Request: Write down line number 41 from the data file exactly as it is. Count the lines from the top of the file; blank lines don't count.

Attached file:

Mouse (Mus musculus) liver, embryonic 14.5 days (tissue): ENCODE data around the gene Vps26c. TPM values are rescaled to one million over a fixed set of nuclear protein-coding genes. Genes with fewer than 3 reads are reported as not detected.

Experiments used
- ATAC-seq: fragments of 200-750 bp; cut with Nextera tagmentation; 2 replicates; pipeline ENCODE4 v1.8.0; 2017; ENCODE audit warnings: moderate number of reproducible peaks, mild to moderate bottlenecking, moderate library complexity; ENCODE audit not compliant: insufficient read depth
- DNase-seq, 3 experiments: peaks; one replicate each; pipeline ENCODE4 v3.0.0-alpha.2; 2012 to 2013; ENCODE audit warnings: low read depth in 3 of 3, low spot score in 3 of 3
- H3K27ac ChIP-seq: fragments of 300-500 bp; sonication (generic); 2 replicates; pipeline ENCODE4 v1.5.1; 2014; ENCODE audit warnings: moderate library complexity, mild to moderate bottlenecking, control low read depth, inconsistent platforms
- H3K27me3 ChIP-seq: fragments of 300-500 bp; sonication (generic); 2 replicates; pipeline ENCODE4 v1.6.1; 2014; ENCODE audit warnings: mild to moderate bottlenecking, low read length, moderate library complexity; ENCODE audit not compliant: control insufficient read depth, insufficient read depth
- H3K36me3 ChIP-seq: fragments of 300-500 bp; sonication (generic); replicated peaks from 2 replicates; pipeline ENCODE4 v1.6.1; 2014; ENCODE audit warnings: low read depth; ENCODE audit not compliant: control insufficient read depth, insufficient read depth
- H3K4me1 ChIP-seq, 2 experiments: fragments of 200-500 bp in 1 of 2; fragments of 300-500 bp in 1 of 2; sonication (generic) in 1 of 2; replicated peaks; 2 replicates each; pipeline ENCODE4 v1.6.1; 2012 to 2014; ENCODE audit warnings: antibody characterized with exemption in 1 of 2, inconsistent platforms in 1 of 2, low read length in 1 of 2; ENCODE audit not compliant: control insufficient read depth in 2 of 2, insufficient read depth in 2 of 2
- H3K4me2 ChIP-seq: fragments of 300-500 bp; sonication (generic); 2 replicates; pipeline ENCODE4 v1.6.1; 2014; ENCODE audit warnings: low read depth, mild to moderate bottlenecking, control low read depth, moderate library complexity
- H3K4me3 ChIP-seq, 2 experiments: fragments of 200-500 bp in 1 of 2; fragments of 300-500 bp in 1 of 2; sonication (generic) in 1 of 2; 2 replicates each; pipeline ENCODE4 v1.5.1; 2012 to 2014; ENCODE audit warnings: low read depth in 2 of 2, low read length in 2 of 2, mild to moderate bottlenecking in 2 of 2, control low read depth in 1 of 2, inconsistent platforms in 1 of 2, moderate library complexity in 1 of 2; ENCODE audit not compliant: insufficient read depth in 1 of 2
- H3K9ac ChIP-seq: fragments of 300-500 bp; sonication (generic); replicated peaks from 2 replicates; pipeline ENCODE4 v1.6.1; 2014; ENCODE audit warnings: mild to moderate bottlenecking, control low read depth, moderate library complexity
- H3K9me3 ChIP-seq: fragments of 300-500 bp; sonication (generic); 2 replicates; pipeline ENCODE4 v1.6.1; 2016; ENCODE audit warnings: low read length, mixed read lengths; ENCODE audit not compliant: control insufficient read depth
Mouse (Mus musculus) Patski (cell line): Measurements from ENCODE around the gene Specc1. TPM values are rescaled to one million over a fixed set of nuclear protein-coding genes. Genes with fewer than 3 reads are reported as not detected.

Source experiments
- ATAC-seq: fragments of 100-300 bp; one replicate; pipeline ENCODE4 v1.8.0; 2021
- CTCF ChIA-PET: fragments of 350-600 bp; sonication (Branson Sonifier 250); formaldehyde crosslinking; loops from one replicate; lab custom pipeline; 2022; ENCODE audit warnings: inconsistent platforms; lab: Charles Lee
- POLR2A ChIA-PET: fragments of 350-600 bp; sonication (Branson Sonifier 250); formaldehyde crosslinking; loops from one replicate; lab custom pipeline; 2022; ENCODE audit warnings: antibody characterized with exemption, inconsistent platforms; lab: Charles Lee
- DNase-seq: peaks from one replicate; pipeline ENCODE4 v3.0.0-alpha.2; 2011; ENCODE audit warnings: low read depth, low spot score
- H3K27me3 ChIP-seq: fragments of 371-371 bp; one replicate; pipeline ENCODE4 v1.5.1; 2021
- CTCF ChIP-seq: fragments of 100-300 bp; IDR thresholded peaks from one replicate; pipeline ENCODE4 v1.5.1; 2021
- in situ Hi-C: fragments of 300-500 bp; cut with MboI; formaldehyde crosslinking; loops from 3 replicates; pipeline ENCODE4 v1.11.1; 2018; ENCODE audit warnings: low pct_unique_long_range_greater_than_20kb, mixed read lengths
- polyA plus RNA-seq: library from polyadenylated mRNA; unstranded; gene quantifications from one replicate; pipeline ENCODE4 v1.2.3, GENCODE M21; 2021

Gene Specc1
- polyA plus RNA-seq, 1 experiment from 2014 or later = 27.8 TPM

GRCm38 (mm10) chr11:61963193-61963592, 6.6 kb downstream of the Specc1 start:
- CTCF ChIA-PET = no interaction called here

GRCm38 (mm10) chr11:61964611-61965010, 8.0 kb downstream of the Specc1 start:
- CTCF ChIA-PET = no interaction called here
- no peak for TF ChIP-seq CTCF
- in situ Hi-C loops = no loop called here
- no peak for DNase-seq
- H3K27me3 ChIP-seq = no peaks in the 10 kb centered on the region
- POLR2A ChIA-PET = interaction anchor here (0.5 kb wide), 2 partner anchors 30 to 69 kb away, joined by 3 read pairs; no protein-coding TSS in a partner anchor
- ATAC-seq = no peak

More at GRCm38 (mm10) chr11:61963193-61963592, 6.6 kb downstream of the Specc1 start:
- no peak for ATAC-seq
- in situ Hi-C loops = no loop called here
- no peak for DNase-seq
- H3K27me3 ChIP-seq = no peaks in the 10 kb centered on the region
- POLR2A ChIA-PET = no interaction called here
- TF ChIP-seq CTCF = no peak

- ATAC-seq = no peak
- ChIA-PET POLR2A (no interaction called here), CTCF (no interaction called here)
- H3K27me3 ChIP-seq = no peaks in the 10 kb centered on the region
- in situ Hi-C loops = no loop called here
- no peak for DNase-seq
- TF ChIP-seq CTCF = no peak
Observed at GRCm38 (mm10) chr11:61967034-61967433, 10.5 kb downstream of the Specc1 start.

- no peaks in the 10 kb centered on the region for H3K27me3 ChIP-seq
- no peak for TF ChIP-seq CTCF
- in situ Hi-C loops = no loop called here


- TF ChIP-seq CTCF = no peak